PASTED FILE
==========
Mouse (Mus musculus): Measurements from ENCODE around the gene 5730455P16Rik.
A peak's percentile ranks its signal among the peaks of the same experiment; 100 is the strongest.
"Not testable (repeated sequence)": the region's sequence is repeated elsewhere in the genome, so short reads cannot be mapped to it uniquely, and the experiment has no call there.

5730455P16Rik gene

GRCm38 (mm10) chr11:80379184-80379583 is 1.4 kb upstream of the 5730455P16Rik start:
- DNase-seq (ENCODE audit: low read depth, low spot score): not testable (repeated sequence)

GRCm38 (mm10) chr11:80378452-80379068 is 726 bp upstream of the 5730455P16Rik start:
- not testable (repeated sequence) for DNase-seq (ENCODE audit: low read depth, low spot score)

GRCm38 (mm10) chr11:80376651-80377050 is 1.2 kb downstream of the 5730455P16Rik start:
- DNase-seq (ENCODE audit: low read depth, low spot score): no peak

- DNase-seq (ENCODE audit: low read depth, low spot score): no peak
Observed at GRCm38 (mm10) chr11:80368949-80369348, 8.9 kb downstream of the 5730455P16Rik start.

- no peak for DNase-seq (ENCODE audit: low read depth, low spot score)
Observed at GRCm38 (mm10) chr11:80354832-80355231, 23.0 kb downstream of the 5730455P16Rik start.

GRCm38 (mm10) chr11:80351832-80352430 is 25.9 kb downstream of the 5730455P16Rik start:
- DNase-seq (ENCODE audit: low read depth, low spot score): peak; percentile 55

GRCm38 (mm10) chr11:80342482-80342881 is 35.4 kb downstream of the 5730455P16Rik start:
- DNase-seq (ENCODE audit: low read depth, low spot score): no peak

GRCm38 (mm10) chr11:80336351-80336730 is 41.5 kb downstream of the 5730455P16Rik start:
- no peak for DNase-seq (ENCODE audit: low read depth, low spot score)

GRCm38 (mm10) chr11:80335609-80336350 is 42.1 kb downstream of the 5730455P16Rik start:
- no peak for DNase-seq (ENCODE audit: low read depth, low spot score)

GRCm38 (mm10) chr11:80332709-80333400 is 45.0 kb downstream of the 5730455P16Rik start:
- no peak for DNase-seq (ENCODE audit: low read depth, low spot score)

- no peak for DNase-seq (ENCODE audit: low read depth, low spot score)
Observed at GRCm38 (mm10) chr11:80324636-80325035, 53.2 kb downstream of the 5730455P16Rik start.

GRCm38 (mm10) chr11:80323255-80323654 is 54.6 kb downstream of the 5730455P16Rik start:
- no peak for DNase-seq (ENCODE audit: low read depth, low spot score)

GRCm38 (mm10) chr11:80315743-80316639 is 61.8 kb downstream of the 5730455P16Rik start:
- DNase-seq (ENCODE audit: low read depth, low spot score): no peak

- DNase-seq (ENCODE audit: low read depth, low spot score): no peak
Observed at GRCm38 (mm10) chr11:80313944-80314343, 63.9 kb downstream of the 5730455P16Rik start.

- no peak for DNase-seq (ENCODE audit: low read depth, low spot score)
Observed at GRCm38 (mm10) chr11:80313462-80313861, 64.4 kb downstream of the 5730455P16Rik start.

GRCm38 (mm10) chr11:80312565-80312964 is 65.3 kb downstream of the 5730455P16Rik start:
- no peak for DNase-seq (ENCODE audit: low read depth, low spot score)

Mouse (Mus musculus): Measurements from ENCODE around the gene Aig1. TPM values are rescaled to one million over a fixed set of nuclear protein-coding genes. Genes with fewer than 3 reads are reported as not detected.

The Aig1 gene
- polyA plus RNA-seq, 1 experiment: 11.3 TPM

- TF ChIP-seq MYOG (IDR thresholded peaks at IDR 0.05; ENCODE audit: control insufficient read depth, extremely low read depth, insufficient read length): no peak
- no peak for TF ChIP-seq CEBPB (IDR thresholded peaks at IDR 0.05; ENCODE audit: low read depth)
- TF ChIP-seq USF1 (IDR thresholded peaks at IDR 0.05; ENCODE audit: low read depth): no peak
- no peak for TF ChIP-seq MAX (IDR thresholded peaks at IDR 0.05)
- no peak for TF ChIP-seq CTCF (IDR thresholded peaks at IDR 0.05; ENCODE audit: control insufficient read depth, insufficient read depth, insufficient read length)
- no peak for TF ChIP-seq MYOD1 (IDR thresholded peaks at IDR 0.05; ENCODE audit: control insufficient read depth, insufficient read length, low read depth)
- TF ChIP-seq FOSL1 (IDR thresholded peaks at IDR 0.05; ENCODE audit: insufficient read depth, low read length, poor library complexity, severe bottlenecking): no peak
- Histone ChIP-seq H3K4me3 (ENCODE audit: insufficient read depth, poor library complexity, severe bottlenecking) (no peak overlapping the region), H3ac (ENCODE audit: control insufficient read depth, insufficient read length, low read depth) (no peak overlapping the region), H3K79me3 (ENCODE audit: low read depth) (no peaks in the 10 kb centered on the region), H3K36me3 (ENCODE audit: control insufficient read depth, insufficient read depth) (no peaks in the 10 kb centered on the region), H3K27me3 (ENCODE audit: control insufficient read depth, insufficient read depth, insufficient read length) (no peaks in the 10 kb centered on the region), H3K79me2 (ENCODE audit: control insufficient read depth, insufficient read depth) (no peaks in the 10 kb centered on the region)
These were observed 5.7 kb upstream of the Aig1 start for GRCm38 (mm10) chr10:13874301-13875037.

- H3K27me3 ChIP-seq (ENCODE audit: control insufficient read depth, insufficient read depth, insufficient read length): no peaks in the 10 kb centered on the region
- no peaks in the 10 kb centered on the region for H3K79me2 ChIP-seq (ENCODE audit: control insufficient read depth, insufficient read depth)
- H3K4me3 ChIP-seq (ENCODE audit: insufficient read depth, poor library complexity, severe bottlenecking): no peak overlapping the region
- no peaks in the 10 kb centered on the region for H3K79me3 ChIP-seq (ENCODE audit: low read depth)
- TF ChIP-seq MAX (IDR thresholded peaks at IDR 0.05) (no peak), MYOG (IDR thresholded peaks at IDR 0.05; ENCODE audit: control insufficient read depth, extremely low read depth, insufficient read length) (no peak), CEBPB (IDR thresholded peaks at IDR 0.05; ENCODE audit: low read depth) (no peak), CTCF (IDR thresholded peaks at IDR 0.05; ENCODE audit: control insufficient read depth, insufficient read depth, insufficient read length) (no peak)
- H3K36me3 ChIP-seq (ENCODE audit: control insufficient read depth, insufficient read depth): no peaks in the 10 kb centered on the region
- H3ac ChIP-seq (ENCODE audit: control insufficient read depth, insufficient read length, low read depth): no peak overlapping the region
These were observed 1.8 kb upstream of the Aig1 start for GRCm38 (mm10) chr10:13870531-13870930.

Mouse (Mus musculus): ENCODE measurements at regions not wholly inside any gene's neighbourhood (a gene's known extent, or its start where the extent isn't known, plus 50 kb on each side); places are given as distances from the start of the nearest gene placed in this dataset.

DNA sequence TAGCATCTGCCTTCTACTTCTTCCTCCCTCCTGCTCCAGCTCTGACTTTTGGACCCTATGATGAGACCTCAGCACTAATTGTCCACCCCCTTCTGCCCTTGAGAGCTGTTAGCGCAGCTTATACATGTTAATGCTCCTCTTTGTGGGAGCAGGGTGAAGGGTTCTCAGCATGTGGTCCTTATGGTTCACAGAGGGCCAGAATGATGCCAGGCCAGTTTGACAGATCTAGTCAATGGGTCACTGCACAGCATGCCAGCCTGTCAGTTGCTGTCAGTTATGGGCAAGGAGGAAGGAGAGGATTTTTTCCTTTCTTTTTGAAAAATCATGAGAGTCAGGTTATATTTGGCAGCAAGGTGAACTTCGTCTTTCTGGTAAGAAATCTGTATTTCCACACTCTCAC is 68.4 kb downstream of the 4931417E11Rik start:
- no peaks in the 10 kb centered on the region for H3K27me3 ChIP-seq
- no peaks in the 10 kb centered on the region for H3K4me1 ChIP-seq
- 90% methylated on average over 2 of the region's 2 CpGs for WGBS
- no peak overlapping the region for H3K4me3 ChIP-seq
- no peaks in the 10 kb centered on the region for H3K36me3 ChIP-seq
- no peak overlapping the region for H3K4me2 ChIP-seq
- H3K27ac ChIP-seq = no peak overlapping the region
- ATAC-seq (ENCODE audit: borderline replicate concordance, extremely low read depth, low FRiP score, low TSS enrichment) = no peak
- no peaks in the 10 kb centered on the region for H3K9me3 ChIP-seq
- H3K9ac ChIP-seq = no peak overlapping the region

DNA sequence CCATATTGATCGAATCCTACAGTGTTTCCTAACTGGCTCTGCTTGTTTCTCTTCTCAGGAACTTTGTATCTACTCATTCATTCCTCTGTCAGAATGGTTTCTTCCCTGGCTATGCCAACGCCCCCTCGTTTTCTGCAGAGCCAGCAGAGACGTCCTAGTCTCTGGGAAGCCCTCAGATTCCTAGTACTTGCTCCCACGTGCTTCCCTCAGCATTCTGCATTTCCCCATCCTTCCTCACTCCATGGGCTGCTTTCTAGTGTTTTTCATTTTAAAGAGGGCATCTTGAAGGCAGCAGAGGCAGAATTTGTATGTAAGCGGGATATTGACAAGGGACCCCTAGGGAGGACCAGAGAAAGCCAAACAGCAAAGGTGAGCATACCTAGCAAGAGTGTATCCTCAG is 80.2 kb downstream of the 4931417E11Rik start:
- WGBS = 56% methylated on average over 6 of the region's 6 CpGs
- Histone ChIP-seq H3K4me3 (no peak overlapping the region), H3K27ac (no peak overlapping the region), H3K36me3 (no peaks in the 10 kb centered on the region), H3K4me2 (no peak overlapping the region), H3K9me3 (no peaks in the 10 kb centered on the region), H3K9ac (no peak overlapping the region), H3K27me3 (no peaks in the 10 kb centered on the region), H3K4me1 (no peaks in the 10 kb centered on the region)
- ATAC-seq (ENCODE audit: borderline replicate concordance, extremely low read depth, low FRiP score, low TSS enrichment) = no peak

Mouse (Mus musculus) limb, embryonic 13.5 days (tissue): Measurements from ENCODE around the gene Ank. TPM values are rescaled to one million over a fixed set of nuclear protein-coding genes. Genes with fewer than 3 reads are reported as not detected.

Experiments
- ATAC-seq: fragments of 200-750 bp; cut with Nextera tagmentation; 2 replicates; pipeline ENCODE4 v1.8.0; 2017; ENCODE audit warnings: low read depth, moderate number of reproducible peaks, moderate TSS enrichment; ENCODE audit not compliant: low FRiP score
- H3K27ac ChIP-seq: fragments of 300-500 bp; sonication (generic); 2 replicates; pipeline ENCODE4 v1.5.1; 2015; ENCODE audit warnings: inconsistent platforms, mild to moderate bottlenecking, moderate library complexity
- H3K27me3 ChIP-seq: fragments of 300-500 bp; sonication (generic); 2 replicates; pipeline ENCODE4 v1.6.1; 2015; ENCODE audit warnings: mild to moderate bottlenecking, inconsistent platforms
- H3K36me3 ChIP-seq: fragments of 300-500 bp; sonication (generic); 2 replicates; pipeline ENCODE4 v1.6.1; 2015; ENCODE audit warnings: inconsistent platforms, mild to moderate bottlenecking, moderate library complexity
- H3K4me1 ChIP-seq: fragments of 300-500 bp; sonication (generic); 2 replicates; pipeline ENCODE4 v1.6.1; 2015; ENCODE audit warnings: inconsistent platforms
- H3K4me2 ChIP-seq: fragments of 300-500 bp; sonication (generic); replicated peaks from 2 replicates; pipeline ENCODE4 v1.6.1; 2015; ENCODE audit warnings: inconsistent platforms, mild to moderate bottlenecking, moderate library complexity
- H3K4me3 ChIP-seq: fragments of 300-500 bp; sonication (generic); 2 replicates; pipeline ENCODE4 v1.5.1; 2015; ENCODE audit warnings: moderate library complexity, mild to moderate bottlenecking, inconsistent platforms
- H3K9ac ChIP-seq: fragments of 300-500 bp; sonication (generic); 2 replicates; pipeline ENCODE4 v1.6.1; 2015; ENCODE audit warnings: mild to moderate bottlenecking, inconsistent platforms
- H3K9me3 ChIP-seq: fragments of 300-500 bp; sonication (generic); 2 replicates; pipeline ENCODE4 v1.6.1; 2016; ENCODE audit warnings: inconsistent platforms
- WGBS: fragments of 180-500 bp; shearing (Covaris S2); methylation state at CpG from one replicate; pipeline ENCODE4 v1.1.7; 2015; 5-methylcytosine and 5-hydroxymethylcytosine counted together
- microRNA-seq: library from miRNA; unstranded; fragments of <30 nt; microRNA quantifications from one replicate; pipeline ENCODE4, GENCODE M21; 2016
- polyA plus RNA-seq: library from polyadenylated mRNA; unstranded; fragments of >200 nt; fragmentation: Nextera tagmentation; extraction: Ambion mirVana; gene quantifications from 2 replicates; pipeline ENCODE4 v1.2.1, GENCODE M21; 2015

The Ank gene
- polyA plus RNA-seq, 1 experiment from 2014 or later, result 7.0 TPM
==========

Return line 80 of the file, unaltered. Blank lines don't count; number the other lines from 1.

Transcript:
- H3K4me2 ChIP-seq: fragments of 300-500 bp; sonication (generic); replicated peaks from 2 replicates; pipeline ENCODE4 v1.6.1; 2015; ENCODE audit warnings: inconsistent platforms, mild to moderate bottlenecking, moderate library complexity